The 2000 GAO Report confirmed that GIPSA had completed major restructuring and hired staff. The main issues of concern were that economists led GIPSA investigations without the formal involvement of attorneys from the Office of General Counsel; and that the investigations process was designed for traditional trade practice and not suited to the more complex anti-competitive practices currently at issue. In response, the bipartisan U.S. Senate Agricultural Committee found that GIPSA had failed to enforce competition laws over the past decade, citing a “long history of incompetence” in its investigations, and accused auditors of ignoring recommendations for improvement in oversight. Sen. Harkin introduced legislation to reorganize USDA, with a more aggressive approach to policing anti-competitive activity and “bad actors in livestock and poultry markets,” and charging that, “[f]or over five years, the Dept essentially took no action against unfair market practices and high-level USDA officials let it happen…”
USDA OIG: Audit Report of Grain Inspection, Packers and Stockyards Administration’s Management and Oversight (pdf)

Packers and Stockyards Programs: Actions Needed to Improve Investigations of Competitive Practice (GAO, 2000) (pdf)

more
Congressional Oversight:

 

 

 

 

 

 

 

 

 

 

 

 

 

 

 

 

 

 

 

 

 

 

 

 

 

 

 

 

 

 

 

 

 

 

 

 

 

 

 

 

 

 

 

 

 

 

 

 

 

 

 

 

 

 

 

 

 

 

 

 

 

 

 

 

 

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Former Directors:

Terry Van Doren, 2008-2009

Terry Van Doren grew up on a grain and livestock farm in Macoupin County, Illinois. He graduated from the University of Illinois in 1994 with a bachelor’s degree in Animal Sciences and received a master’s degree in Agricultural Sciences from Colorado State University in 1996. After graduation, Van Doren was active in agricultural policy, serving as Associate Director of Agricultural Policy for the National Cattlemen’s Beef Association. In 1999, he joined the staff of U.S. Senator Peter G. Fitzgerald of Illinois. Van Doren first served as Agriculture Subcommittee Staff Director and later as Senator Fitzgerald’s Legislative Director.

 

Van Doren joined the USDA in 2005 to work on research, education and economic policy issues and then as senior adviser to the under secretary for Marketing and Regulatory Programs. He took a one-year leave of absence from USDA in 2007 to work for U.S. Senate Republican Leader Mitch McConnell during the development of the 2008 Farm Bill—the five-year reauthorization of U.S. farm, conservation, rural development, and nutrition policy.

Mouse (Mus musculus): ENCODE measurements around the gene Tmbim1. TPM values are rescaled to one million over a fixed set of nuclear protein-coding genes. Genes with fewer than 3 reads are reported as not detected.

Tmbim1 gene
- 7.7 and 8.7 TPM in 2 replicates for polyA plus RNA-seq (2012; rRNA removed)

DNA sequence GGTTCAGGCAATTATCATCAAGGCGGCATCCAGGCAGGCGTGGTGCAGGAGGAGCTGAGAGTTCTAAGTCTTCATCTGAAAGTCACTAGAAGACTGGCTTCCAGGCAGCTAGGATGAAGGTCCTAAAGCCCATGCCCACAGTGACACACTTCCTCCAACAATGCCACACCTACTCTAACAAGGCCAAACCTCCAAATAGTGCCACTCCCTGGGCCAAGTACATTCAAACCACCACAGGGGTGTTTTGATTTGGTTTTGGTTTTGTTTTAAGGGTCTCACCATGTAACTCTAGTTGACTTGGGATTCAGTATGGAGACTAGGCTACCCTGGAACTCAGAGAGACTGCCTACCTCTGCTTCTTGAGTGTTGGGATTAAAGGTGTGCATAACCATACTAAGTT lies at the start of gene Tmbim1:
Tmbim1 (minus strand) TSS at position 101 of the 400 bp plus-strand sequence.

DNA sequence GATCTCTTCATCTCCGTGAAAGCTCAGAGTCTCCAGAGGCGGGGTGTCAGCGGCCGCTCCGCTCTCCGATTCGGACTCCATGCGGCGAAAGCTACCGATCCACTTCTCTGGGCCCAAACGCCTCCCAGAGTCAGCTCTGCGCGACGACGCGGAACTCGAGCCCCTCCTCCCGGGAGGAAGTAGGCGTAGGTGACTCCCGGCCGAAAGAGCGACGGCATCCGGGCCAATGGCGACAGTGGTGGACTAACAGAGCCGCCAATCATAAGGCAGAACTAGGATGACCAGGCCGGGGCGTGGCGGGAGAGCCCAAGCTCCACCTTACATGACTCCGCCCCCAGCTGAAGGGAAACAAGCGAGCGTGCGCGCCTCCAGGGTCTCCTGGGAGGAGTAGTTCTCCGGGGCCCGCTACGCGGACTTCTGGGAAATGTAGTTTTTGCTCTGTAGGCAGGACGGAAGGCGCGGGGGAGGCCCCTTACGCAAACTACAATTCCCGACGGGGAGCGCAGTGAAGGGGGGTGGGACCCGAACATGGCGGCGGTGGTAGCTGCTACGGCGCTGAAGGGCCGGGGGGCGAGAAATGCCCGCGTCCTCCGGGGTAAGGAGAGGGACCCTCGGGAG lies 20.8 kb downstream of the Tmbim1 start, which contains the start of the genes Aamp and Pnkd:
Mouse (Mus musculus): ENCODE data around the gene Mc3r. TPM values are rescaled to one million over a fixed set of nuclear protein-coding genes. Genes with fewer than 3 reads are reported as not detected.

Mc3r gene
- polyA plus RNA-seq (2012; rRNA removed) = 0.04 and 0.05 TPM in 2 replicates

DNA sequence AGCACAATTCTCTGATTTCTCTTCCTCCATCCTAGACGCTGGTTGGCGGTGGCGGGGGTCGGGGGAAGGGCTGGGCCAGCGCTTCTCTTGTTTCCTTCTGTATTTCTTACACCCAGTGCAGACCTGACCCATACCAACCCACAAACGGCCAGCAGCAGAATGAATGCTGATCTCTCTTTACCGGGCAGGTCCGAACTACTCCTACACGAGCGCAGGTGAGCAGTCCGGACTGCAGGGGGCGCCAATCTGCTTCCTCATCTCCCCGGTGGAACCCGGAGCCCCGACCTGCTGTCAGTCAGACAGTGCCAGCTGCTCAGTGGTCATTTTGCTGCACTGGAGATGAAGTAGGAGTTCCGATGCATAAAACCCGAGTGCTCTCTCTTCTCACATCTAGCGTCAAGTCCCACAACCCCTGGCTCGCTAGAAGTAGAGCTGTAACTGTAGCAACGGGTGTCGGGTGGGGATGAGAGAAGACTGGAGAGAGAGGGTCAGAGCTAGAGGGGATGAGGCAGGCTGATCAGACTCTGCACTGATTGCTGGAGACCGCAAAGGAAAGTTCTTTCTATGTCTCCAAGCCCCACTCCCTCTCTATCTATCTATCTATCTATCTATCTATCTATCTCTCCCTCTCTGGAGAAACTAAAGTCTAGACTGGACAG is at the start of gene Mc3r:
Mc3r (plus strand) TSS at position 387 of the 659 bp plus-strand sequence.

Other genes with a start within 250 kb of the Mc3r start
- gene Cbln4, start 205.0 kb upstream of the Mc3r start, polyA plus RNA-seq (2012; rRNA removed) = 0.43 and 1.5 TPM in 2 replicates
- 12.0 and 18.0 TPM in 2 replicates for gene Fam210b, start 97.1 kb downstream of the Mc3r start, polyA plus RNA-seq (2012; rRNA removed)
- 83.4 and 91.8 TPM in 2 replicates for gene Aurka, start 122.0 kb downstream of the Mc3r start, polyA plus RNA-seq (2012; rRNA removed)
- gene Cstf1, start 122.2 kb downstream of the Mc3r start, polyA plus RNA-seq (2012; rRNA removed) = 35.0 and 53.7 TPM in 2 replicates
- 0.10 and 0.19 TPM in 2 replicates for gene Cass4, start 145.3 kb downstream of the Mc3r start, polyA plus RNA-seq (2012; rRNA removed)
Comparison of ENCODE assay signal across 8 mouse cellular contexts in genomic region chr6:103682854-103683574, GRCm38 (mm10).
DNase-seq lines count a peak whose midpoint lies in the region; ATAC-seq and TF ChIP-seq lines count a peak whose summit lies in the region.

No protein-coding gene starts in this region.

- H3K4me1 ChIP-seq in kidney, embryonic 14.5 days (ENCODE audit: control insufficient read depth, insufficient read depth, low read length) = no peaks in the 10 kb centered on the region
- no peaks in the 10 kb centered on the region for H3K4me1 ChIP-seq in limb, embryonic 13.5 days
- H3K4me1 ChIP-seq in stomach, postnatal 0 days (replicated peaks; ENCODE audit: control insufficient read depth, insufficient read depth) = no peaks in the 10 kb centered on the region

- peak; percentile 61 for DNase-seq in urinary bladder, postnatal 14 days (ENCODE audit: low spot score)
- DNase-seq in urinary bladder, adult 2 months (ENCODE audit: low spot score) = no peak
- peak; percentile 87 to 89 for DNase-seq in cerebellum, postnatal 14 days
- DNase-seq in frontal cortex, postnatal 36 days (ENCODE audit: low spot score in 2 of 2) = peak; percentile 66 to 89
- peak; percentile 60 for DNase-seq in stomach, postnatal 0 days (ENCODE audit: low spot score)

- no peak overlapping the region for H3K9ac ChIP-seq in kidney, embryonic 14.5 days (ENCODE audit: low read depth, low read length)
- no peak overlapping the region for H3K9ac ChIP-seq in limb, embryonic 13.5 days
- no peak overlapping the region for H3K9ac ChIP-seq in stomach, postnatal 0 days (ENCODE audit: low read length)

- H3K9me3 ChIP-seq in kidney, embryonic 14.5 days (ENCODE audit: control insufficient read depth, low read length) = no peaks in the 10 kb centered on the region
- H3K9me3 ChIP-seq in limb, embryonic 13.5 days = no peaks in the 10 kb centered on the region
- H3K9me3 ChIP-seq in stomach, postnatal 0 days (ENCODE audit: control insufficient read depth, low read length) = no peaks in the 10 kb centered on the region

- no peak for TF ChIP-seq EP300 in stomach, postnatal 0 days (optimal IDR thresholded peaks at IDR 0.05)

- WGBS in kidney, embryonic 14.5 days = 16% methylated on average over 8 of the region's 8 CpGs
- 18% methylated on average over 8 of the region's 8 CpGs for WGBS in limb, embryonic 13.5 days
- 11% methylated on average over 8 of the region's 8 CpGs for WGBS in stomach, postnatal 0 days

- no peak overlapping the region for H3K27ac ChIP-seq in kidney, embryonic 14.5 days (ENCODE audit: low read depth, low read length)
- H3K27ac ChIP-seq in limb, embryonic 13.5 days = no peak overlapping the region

In 2008, Van Doren was named Administrator of GIPSA. He left in 2008 to serve as the Legislative Director for former USDA Secretary and current U.S. Senator Mike Johanns (R-Nebraska).

Van Doren Named Administrator of GIPSA (Ag Professional)

 

Jim Link, 2005-2009

Former GIPSA Administrator Jim Link left this position after being appointed Administrator of USDA’s Agricultural Marketing Service in 2009.

Johanns names James E. Link as GIPSA administrator (High Plains/Midwest Ag Journal)

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Ron Baker 9 years ago
Is is unlawful for a Meat Broker to use American Express Gift Checks to entice meat market managers to purchase their products or as an incentive to purchase more of a certain companies items?

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Founded: 1994
Annual Budget: $42.7 million (total USDA appropriations); $92.7 million (including non-Federal funds) (FY 2013 proposed)
Employees: 705 (FY 2013 Estimate)
Official Website: http://www.gipsa.usda.gov
Grain Inspection, Packers and Stockyards Administration (GIPSA)
Mitchell, Larry
Previous Administrator

 

Agriculture Secretary Tom Vilsack appointed Lawrence “Larry” Mitchell to be administrator of the Grain Inspection, Packers and Stockyard Administration (GIPSA) on June 3, 2012. Created in 1994, GIPSA is supposed to regulate the grain and livestock industries—not an easy task, considering the financial power of the largest agribusiness companies.

 

Mitchell is a fifth-generation Texas farmer. He graduated from Arlington High School in 1974 and went first to Weatherford College, then to Tarleton State University in Stephenville, Texas, earning a B.S. in Plant and Soil Science in 1978.